In the Giza Plateau in Egypt, at the base of the Pyramids, site one of the largest and most mysterious statues on the planet.
Two-and-a-half football pitches long, seven-stories high, and twenty-feet wide, it stares into the distance with the nose-less face of a man but reclines on the rocky ground with a body of a lion.
When and why it was built as well as whose face it bears remains a hotly contested subject. Its name is the Great Sphinx of Giza.
Parallels between the Sphinx and Giza City “Egyptian city near the sphinx”
Yet despite its size, the Great Sphinx of Giza shares a similar fate as the nearby city of Giza: That of being in the shadow of a larger, more famous rival. Giza though a large city, is no match for Cairo on the opposite bank of the Nile.
Yet it makes up for its smaller size by hosting the country’s greatest monuments, the Great Pyramids.
Likewise, the size of the Sphinx pales in comparison to that of the nearby Pyramids. And like Giza City, it too make up for it, but with mystery.
When Was the Sphinx Built?
When the ancient Egyptians first dug it up from the sands 3,500 years ago, the Sphinx and its origins were a mystery.
According to legend, Pharaoh Tuthmosis IV fell asleep in its vicinity and then had a dream in which the monument commanded him to unearth and restore it, which he did.
Since then, the puzzle surrounding the date of its construction has remained unsolved. However, after much debate, present-day archaeologists have settled on 4,500 years ago during the Old Kingdom, based on their belief that Pharaoh Khafre built it.
Who Build the Sphinx?
They came to this conclusion after studying the face of the Sphinx, which bears a striking resemblance to Khafre, the builder of Egypt’s second-largest pyramid.
Others, however, claim that it resembles his father Khufu or his brother Djedefre, so one of the two built it. No one can know for sure, seeing that no inscriptions to that effect exist, even on the Sphinx itself.
Why was the Great Sphinx of Giza Built?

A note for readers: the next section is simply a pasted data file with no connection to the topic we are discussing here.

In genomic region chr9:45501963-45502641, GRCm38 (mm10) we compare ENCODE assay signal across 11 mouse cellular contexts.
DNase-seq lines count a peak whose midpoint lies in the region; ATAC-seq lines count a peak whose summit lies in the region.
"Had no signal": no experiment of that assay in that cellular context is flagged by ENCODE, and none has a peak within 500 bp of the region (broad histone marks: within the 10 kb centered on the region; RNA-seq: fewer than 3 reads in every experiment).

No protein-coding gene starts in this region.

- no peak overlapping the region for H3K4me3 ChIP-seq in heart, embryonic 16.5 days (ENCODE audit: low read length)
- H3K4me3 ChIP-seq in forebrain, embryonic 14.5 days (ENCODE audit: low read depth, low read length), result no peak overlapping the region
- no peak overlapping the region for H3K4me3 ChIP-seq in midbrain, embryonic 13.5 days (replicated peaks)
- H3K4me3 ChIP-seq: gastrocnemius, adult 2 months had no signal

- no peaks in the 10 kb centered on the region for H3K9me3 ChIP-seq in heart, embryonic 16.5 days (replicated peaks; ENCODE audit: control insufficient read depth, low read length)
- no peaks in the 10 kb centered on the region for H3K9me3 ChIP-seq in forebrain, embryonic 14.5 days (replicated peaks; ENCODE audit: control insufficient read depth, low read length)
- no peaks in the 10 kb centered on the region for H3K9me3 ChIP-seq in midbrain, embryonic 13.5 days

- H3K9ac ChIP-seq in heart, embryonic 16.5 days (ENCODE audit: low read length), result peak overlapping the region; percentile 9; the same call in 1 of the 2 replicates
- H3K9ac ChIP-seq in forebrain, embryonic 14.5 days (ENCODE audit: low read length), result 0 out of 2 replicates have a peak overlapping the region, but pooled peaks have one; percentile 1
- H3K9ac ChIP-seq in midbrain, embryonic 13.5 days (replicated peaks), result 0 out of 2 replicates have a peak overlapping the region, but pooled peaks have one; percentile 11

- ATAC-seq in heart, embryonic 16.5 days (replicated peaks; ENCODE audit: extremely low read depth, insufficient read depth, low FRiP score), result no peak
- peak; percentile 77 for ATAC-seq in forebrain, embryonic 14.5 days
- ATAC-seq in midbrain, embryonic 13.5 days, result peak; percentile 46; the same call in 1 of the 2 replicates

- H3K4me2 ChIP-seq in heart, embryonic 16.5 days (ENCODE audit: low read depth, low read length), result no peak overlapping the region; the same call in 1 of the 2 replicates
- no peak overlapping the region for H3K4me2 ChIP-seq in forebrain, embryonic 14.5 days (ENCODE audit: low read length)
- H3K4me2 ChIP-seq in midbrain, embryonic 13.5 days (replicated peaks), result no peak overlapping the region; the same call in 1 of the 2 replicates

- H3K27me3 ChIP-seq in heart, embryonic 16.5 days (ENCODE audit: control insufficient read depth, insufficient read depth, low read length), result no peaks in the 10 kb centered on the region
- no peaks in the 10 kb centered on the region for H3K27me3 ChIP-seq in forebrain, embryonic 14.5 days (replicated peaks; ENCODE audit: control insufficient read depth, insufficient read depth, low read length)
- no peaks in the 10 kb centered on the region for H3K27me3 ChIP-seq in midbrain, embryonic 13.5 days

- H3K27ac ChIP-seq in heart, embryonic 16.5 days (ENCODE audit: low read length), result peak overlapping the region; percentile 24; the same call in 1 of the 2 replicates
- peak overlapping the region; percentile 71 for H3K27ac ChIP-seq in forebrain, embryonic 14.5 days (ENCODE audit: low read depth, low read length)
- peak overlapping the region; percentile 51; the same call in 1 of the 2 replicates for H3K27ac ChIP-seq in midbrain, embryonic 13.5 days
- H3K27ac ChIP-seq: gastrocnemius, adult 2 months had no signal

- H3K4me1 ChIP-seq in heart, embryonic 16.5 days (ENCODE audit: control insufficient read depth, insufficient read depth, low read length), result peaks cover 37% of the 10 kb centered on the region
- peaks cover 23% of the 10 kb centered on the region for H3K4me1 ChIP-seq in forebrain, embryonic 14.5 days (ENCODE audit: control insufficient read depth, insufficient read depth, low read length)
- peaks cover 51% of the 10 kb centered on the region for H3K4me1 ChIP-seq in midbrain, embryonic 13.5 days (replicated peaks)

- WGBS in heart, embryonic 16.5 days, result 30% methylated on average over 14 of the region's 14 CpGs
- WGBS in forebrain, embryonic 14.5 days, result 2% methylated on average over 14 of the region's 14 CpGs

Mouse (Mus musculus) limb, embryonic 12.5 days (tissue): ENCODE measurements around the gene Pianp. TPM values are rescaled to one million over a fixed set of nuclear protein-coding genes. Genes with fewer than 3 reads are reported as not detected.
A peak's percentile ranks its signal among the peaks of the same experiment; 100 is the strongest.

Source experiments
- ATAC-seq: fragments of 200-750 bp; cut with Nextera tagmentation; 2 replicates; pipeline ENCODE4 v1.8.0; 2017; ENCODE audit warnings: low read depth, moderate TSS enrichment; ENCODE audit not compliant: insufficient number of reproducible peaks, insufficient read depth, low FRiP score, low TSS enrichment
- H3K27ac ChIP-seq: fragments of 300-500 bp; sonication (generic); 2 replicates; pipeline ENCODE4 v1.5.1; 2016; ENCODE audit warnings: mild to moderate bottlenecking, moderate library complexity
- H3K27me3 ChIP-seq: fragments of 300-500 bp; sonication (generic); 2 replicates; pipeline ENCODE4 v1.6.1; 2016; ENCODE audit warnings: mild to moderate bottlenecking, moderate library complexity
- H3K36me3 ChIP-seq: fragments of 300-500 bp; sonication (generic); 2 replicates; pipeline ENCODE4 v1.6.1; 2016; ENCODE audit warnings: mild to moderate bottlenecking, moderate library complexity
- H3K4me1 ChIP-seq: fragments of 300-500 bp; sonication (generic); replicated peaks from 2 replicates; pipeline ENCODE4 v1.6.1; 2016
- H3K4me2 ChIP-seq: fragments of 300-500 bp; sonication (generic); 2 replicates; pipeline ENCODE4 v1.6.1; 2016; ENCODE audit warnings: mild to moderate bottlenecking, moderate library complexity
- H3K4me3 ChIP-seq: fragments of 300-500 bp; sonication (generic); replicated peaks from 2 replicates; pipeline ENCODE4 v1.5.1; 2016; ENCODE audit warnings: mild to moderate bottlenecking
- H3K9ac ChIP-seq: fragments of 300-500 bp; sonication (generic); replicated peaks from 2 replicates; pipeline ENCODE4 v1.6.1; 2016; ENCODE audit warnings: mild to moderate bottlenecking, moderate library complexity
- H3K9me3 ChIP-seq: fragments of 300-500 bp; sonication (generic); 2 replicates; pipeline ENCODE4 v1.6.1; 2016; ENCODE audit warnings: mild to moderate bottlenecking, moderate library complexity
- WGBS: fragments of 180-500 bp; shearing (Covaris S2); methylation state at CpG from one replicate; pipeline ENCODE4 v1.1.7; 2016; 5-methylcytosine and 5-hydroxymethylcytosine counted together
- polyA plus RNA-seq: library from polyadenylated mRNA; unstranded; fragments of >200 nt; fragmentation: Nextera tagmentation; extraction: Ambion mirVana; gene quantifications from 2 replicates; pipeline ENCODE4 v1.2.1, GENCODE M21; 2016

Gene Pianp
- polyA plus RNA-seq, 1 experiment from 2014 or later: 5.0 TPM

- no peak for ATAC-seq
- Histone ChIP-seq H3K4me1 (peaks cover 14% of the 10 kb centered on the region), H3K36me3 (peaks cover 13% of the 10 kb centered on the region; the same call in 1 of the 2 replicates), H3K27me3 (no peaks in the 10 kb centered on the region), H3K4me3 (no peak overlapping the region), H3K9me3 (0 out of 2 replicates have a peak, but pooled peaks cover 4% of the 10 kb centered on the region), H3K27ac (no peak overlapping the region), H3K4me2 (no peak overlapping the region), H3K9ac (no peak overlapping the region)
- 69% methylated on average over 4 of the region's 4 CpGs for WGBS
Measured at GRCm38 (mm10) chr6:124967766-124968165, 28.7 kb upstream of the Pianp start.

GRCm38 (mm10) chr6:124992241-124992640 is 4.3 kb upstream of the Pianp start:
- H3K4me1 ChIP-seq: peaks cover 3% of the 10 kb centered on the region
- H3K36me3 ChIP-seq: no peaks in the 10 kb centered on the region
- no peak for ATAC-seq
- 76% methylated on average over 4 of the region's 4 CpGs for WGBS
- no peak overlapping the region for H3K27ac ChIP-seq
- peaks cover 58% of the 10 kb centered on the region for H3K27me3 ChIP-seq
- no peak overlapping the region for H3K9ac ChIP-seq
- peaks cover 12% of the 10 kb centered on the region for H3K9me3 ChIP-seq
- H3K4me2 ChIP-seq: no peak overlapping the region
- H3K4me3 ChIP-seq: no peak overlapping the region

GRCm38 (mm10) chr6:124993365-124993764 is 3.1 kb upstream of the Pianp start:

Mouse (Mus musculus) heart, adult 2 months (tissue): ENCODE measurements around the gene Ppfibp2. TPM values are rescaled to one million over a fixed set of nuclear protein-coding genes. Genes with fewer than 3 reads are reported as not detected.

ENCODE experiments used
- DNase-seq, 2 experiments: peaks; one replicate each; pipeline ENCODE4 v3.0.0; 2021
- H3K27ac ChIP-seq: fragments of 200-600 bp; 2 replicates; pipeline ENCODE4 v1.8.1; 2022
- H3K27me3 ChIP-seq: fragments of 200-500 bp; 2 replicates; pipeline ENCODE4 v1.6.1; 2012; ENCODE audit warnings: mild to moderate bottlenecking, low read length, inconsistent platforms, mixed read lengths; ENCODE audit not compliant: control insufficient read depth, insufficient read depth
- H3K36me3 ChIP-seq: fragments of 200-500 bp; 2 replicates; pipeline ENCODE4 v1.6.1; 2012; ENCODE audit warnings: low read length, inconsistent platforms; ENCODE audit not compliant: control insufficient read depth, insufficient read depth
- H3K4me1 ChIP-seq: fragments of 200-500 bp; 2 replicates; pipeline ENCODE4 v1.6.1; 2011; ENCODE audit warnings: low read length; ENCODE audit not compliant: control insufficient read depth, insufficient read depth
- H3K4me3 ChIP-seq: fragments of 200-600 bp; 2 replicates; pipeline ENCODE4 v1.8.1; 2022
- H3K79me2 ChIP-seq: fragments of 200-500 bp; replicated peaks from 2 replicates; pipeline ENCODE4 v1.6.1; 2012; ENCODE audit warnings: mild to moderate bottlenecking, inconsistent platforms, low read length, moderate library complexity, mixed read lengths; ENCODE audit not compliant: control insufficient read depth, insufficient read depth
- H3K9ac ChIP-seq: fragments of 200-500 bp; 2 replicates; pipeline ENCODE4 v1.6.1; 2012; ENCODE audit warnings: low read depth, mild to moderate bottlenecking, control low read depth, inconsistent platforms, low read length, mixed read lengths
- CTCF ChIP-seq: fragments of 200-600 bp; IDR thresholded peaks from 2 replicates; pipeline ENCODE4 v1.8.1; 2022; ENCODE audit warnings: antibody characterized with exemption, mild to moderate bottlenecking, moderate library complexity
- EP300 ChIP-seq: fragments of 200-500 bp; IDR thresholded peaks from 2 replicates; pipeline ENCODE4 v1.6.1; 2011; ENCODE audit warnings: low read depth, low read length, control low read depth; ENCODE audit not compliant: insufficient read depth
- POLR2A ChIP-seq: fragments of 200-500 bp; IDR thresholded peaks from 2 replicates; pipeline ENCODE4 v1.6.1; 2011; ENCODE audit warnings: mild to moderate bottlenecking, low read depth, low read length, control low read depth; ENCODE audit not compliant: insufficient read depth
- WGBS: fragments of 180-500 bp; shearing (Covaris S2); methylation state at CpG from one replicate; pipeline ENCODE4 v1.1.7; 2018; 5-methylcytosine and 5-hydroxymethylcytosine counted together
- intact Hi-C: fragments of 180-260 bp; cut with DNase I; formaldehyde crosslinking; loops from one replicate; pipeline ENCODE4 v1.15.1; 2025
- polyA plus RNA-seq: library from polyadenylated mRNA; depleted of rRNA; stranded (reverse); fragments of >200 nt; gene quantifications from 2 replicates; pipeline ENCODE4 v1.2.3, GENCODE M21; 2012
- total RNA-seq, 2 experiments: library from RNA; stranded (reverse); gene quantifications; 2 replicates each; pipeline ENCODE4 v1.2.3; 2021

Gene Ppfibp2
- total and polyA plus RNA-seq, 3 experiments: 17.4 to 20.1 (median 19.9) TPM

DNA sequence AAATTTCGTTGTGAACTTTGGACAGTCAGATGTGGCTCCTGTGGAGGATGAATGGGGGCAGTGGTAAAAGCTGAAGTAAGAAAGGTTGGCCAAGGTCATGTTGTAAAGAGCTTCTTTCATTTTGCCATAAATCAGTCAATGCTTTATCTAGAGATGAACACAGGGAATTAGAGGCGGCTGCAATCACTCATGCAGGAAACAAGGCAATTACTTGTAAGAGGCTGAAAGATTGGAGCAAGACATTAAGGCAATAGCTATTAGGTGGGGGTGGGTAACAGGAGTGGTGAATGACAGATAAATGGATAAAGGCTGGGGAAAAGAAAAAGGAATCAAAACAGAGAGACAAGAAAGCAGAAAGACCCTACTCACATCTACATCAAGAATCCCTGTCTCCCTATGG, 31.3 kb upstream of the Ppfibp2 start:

In ancient Egyptian, the name of the Sphinx translates to The Living Image of the Sun God. The structure was, therefore, a religious object linked to the sun-worship cult, which explains why it faces the rising sun and why later pharaohs worshiped it.
For it to bear the face of a pharaoh means only one thing: That he wanted it to restate his divine nature to the world.
And as sphinxes protected the religious buildings adjacent to them throughout the ancient world, it could be that the builder likely expected it to play a similar role over the Pyramids.
How the Sphinx Lost Its Nose?
Legend has it that when Napoleon visited Egypt, his soldiers aimed cannon at the Great Sphinx of Giza and blasted off its nose. Yet nothing could be farther from the truth.
By the time Napoleon arrived, the Sphinx had been without a nose for centuries, and three centuries earlier, a 15th-century Arab historian had recorded the reason why.
Apparently, a religious zealot, outraged by the devotion offered to the structure by the locals, chiseled off its nose to desecrate what he considered an idolatrous statue.
For millennia, the Great Sphinx of Giza has posted more questions than it has offered answers. And despite advances in archaeology, its mysteries remain as enigmatic as ever. And they are likely to remain so in the future.